In order for this event to run smoothly and successfully, Quasney has been working with two other employees to plan and organize the event. In April, the team reviewed applications of potential performers, selected musicians for the event and communicated with the artists to assist their preparation.

    As part of the application process, musicians, dancers, singers and instrumentalists from the Delmarva area interested in performing at Locals under the Lights were asked to fill out applications on the event’s webpage. They provided their names, genre of music they play, types of music that influence them and links to examples of their own musical works.

    While reviewing submissions of the applicants, Quasney said, she wanted to select a group of performers who would offer memorable performances with a multiplicity of talent.

    “We want to make sure we get a wide range of performances for each showing, so that we get to show off the many different talents Delmarva has to offer,” Quasney said.

    After meeting as a team to select the applicants, the organizers of the event said they were pleased with the lineup of five local artists and that they believe the audience will enjoy the performances.

    “This group that we chose has a nice mix of different genres and different groups,” Quasney said. “We have a good range of artists and ages.”

    Since the artists are of all ages and have different levels of experience performing, Freeman Stage employees said watching youth participants spark and further their passion for the arts while interacting with the audience is a unique aspect of Locals under the Lights.

    “I enjoy watching the kids come into their own on the stage, with the light shining on them, and seeing how excited they are to be in front of a crowd,” Cunningham said.

    Freeman Stage employees said they hope Locals under the Lights will be an experience that inspires these young artists to continue their love for music and that introduces them to the process of performing at professional music venues with crowds as large as 750 people.

    “It’s a nice opportunity for them to see what it’s like if they were to pursue a musical career as an adult,” Quasney said.

    Because many national recording artists have performed on the Freeman Stage in the past, sharing a stage that has showcased well-known musicians is an accomplishment and honor for the local performers, according to the event organizers and employees.

    “We really do enjoy bringing the kids on here, because it’s a really fun chance for them to feel like rockstars on a big stage,” Quasney said.

    The enjoyment of basking in the limelight on the same stage as famous musicians is not only limited to the younger performers. Craig Coffield, the lead singer and guitarist of Bad Avenue Band, said performing at Locals under the Lights for the first time will supplement his list of prior concerts, because his musical inspirations have also performed on the Freeman Stage.

    “I’m most excited to play on the stage that has had so many national acts on it, including Gary Clark Jr. — one of my favorites,” Coffield said.

    Ever since four men met at Fairway Jam Thursday nights at Jonathan’s Landing in 2015, Bad Avenue Band has spent weekends across Delaware and Maryland playing classic rock, blues and country. The band members said they are ecstatic to perform at Locals under the Lights, to share their love of performing with the audience and to further their musical experiences.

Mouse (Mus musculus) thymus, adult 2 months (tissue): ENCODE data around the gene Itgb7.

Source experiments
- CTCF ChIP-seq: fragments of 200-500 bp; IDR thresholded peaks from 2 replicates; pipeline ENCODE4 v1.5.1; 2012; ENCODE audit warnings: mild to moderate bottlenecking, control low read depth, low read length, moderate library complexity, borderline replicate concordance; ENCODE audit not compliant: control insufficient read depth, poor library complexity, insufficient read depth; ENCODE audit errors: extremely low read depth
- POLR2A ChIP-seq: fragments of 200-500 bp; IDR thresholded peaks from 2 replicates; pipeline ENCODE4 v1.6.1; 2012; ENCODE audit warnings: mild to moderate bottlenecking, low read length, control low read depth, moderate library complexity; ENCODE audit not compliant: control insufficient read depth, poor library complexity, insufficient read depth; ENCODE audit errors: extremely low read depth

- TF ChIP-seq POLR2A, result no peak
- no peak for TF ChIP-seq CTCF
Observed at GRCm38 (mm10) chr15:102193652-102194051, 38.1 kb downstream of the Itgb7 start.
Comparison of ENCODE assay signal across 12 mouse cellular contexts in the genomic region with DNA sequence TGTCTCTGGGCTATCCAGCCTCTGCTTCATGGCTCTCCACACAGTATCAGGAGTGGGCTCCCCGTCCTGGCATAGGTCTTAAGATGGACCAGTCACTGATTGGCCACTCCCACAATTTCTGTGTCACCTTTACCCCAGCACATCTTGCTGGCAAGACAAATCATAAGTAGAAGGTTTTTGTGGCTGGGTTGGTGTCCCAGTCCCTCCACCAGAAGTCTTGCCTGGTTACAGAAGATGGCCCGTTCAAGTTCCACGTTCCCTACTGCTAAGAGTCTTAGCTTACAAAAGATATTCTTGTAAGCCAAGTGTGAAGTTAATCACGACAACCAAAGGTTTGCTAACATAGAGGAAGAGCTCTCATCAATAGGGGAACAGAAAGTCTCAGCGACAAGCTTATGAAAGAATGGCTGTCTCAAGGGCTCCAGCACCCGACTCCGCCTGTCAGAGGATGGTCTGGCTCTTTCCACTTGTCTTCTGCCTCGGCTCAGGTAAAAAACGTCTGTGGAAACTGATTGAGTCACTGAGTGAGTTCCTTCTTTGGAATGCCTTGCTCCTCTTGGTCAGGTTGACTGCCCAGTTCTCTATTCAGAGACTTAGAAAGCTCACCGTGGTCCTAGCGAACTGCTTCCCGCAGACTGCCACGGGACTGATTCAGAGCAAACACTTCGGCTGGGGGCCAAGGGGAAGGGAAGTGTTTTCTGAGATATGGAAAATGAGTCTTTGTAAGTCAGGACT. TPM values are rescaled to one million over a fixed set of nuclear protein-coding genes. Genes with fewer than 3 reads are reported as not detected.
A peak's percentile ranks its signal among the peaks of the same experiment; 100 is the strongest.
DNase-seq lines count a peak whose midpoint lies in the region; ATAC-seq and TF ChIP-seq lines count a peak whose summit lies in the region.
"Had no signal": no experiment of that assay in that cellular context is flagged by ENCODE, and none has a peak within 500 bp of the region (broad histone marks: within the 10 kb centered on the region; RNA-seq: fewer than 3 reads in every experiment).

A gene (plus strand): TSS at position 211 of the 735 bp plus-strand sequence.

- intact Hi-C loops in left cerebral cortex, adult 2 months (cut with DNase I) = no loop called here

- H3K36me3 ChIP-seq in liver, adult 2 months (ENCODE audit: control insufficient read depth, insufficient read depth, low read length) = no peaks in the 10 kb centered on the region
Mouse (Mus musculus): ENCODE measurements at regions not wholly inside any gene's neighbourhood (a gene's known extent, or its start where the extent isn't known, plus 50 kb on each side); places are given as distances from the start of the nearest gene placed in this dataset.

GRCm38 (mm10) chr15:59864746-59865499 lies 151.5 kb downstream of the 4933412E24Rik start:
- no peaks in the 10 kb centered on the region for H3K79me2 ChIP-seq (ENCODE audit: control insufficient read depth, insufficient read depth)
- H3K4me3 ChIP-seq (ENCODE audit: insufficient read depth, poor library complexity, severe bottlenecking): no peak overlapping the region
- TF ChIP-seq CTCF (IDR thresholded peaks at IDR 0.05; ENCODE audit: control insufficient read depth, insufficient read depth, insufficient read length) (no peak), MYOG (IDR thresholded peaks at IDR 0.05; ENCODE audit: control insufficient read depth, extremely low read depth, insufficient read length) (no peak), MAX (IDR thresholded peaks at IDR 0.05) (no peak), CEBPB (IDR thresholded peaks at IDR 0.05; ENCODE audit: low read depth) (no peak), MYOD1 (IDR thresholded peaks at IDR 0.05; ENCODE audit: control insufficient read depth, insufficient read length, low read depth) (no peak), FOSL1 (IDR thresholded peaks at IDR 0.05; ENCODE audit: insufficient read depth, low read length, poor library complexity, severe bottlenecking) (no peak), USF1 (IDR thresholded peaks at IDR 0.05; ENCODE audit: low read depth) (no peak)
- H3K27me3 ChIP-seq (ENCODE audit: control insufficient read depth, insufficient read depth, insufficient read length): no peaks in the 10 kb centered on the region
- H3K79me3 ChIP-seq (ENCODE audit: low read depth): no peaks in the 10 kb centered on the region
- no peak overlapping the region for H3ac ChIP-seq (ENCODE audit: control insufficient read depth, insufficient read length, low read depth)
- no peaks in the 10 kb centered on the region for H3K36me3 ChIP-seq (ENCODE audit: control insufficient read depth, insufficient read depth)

In addition to the benefits for the performers, Locals under the Lights was also created five years ago for community members to appreciate the local talent surrounding them and to honor and learn more about the arts.

    “Local residents and visitors, when they are here, are able to experience a show right in their back yard without having to travel, and I think that is really what our community has embraced and enjoyed,” Cunningham said.

    Lisa Condon of Frankford, who attended this summer’s first Locals under the Lights, said she has decided to attend the events for her second year in a row to increase her knowledge about and exposure to the arts, while also supporting a community of artists.

    “I think arts in our community is incredibly important,” Condon said. “Even more so, I think it is crucial for artists to see they are supported in their efforts. The Freeman Stage provides this opportunity, and it is our privilege and responsibility to attend.”

    Condon and othor audience members recognize the significance of artistic expression within their community, which is at the heart of why the Freeman Stage was built in the summer of 2008.

    As an open-air performing arts venue that offers performances in dance, live music, theater and children’s programs from Memorial Day through Labor Day, the venue was created as a part of the Joshua M. Freeman Foundation. Founder and President Michelle Freeman decided to facilitate the building of the stage to honor her late husband’s dedication to the arts and extend his love for musical expression to the entire community.

    “She always said she thought as though Sussex County and Southern Delaware felt like an art desert at the time, so she wanted to create a place where people could come and experience art performances,” Cunningham said.

    As for the upcoming Locals under the Lights performance, the event organizers, audience members and musicians have all expressed their enthusiasm for a night of artistic expression, education and enjoyment.

    “I’m looking forward to seeing all the great local music that Delmarva has to offer and to see some of these new artists that have not yet had the chance to grace our stage and to give them their chance to show this town what they’ve got,” Quasney said.